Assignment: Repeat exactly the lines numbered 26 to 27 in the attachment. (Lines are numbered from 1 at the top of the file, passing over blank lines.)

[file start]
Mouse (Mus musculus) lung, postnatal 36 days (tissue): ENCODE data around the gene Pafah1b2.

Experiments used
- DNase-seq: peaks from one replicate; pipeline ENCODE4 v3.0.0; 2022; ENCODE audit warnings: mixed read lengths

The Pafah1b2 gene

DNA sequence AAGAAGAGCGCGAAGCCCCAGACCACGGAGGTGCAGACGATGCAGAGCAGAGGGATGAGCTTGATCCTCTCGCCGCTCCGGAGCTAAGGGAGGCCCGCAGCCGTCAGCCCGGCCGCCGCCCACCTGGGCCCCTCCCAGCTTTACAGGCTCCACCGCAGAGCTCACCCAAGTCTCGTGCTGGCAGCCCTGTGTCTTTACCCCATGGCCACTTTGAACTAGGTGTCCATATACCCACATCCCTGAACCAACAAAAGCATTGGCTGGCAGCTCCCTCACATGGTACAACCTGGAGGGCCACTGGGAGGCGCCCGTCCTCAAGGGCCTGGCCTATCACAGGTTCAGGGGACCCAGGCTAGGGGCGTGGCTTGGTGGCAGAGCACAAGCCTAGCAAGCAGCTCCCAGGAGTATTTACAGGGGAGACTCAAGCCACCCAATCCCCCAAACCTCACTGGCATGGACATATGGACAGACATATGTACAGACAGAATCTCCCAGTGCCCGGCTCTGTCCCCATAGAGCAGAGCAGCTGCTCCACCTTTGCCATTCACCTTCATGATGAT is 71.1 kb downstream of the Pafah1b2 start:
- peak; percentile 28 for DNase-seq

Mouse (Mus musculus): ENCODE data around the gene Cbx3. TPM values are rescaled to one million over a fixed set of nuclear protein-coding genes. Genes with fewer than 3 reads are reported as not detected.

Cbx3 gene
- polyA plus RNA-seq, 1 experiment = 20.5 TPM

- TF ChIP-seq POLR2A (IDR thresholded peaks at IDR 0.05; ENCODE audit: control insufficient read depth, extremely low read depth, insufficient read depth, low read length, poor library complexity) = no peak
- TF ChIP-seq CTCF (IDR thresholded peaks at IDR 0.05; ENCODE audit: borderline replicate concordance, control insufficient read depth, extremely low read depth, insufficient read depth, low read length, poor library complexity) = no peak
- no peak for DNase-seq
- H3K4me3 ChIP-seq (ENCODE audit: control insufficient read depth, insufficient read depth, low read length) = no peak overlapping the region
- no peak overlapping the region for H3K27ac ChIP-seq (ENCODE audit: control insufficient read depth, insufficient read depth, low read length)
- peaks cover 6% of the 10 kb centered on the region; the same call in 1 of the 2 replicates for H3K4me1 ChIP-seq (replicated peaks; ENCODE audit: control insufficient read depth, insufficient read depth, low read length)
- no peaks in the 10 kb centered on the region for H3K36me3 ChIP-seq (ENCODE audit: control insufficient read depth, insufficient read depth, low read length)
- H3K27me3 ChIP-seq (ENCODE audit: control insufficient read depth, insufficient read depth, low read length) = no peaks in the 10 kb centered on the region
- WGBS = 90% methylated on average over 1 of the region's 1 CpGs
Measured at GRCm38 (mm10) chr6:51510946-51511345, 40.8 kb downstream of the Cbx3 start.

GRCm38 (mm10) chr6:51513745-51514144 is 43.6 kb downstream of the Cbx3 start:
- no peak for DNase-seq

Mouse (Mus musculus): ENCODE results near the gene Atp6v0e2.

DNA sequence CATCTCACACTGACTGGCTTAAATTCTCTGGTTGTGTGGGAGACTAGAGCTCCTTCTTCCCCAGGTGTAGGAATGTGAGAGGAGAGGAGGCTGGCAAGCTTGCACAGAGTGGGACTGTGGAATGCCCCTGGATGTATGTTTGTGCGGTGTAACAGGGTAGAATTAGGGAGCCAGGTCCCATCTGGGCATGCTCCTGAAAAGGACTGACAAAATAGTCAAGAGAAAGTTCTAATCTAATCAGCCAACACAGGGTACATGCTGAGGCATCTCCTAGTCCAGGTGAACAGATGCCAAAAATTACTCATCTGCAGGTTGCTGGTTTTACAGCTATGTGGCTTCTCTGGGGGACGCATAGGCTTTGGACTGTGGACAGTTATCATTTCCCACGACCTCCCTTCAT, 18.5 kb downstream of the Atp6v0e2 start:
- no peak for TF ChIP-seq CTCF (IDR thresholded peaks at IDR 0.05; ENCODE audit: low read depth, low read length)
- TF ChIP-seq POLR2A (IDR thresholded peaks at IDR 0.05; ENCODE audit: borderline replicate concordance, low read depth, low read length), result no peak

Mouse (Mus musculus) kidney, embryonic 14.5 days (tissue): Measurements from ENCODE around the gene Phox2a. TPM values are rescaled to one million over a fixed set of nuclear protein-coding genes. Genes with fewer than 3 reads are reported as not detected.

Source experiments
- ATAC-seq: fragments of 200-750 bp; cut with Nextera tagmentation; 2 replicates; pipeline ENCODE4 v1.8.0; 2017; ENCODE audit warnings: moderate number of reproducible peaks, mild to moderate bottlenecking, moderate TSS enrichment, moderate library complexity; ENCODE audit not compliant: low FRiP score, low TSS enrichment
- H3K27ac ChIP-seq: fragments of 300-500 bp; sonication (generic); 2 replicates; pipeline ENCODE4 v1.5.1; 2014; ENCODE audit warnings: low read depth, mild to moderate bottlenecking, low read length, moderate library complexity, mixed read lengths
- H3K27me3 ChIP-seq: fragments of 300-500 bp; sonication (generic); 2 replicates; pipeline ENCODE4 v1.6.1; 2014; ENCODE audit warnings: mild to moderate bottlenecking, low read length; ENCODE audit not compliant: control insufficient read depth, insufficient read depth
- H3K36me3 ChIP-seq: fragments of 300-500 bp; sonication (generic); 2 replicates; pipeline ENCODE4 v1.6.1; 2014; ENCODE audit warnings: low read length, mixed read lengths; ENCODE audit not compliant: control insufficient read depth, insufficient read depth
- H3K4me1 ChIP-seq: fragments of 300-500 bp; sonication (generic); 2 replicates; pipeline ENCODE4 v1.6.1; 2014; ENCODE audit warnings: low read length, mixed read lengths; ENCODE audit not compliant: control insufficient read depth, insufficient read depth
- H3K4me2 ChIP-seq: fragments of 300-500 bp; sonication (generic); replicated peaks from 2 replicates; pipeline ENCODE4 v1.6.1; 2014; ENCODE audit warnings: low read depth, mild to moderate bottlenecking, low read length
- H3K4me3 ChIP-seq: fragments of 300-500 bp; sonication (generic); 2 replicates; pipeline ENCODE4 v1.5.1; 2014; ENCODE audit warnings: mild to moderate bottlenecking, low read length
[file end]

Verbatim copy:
Mouse (Mus musculus) kidney, embryonic 14.5 days (tissue): Measurements from ENCODE around the gene Phox2a. TPM values are rescaled to one million over a fixed set of nuclear protein-coding genes. Genes with fewer than 3 reads are reported as not detected.

Source experiments